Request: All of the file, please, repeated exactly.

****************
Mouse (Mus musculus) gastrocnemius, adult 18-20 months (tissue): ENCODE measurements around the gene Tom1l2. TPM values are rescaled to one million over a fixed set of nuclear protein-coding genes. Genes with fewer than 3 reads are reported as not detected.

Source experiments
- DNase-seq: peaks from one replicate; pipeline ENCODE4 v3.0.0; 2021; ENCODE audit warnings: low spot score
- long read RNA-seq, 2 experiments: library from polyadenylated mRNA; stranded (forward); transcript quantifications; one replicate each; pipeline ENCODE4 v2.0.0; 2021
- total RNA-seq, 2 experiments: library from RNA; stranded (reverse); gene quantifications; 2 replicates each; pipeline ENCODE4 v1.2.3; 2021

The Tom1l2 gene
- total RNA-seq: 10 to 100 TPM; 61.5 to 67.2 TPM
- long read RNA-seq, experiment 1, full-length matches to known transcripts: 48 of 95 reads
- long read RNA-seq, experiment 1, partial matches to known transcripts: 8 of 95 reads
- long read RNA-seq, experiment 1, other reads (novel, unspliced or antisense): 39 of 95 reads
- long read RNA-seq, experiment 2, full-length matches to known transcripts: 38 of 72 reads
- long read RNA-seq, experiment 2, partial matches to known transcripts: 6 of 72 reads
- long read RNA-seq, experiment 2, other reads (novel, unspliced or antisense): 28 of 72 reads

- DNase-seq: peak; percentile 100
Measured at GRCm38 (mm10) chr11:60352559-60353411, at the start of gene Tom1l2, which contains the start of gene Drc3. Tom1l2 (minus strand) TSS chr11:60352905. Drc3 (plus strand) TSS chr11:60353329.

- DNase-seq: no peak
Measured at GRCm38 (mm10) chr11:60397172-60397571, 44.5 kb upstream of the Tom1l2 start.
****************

Mouse (Mus musculus) gastrocnemius, adult 18-20 months (tissue): ENCODE measurements around the gene Tom1l2. TPM values are rescaled to one million over a fixed set of nuclear protein-coding genes. Genes with fewer than 3 reads are reported as not detected.

Source experiments
- DNase-seq: peaks from one replicate; pipeline ENCODE4 v3.0.0; 2021; ENCODE audit warnings: low spot score
- long read RNA-seq, 2 experiments: library from polyadenylated mRNA; stranded (forward); transcript quantifications; one replicate each; pipeline ENCODE4 v2.0.0; 2021
- total RNA-seq, 2 experiments: library from RNA; stranded (reverse); gene quantifications; 2 replicates each; pipeline ENCODE4 v1.2.3; 2021

The Tom1l2 gene
- total RNA-seq: 10 to 100 TPM; 61.5 to 67.2 TPM
- long read RNA-seq, experiment 1, full-length matches to known transcripts: 48 of 95 reads
- long read RNA-seq, experiment 1, partial matches to known transcripts: 8 of 95 reads
- long read RNA-seq, experiment 1, other reads (novel, unspliced or antisense): 39 of 95 reads
- long read RNA-seq, experiment 2, full-length matches to known transcripts: 38 of 72 reads
- long read RNA-seq, experiment 2, partial matches to known transcripts: 6 of 72 reads
- long read RNA-seq, experiment 2, other reads (novel, unspliced or antisense): 28 of 72 reads

- DNase-seq: peak; percentile 100
Measured at GRCm38 (mm10) chr11:60352559-60353411, at the start of gene Tom1l2, which contains the start of gene Drc3. Tom1l2 (minus strand) TSS chr11:60352905. Drc3 (plus strand) TSS chr11:60353329.

- DNase-seq: no peak
Measured at GRCm38 (mm10) chr11:60397172-60397571, 44.5 kb upstream of the Tom1l2 start.